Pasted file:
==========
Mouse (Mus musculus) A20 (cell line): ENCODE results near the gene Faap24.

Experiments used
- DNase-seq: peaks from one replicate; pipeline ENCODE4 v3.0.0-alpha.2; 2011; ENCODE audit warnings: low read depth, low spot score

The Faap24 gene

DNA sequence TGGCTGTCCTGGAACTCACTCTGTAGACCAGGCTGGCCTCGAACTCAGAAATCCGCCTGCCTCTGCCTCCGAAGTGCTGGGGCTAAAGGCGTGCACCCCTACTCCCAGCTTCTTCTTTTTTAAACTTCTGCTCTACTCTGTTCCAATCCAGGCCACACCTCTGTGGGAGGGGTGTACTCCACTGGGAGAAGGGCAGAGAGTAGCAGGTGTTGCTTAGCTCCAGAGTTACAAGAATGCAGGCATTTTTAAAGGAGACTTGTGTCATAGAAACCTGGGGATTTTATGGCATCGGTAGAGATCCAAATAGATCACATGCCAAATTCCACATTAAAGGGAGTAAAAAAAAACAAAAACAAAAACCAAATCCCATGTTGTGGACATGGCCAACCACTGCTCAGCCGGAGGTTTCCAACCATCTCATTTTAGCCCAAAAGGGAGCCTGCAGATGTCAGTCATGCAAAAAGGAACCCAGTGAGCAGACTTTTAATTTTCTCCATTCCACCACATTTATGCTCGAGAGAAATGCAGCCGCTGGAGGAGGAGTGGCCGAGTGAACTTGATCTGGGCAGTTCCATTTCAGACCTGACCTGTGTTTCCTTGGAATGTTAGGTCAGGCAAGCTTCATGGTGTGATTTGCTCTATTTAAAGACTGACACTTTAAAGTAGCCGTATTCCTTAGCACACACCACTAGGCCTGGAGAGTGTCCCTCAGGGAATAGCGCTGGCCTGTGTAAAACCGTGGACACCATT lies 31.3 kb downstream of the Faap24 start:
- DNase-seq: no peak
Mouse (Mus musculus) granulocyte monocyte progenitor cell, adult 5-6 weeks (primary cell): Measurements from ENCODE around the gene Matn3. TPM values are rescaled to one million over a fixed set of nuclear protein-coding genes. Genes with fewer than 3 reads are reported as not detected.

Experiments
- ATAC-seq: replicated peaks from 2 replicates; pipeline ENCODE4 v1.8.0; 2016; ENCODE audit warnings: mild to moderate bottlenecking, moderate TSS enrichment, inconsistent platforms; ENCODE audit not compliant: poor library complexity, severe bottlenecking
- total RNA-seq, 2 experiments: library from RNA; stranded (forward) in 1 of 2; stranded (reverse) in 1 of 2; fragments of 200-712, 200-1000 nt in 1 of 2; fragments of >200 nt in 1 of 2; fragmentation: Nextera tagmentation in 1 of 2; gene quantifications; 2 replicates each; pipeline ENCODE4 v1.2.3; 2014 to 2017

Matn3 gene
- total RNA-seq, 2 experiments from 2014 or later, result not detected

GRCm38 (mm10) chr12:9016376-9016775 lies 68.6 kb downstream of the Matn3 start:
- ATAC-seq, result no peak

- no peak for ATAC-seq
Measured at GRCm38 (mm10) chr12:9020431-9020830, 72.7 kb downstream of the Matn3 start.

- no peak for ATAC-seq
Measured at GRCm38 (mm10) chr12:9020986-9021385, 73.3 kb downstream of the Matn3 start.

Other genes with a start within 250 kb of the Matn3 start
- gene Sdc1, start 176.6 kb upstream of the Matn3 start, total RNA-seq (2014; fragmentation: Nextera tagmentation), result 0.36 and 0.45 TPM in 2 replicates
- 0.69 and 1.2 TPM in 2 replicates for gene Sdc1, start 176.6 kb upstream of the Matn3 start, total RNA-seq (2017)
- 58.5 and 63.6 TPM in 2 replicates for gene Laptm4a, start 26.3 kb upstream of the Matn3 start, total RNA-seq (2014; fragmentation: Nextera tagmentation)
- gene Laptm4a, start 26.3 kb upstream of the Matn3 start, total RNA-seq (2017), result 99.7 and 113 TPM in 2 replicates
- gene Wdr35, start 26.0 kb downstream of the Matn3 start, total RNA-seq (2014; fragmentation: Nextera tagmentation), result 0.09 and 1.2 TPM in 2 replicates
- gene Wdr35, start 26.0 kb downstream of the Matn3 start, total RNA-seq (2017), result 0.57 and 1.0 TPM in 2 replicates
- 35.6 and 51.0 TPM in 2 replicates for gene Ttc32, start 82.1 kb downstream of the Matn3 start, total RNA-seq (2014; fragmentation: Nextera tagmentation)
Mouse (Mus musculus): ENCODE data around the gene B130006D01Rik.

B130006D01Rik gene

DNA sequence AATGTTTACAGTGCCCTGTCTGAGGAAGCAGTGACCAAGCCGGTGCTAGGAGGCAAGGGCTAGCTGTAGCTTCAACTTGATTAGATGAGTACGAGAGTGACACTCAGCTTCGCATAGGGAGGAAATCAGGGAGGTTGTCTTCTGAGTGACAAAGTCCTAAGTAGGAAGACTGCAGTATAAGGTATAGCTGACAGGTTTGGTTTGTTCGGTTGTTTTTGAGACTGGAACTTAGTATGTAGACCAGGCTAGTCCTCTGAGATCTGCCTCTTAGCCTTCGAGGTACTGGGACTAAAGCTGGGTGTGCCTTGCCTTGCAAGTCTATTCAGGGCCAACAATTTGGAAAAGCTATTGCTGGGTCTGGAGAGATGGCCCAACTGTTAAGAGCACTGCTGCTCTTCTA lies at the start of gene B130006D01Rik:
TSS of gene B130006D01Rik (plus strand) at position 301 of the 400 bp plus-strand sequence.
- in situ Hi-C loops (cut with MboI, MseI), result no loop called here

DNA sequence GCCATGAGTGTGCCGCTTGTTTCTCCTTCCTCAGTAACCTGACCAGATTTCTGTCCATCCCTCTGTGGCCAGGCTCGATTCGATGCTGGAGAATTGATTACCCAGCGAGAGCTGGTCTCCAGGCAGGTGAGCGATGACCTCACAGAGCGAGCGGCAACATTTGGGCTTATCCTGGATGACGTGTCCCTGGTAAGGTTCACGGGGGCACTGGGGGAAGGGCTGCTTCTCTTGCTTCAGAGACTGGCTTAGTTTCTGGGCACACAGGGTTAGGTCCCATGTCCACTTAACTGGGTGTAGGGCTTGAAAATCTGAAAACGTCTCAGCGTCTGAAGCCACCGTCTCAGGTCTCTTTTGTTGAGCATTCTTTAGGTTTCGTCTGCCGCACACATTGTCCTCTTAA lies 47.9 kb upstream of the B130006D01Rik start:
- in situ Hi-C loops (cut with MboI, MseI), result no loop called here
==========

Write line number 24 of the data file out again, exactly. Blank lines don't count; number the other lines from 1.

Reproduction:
- gene Wdr35, start 26.0 kb downstream of the Matn3 start, total RNA-seq (2014; fragmentation: Nextera tagmentation), result 0.09 and 1.2 TPM in 2 replicates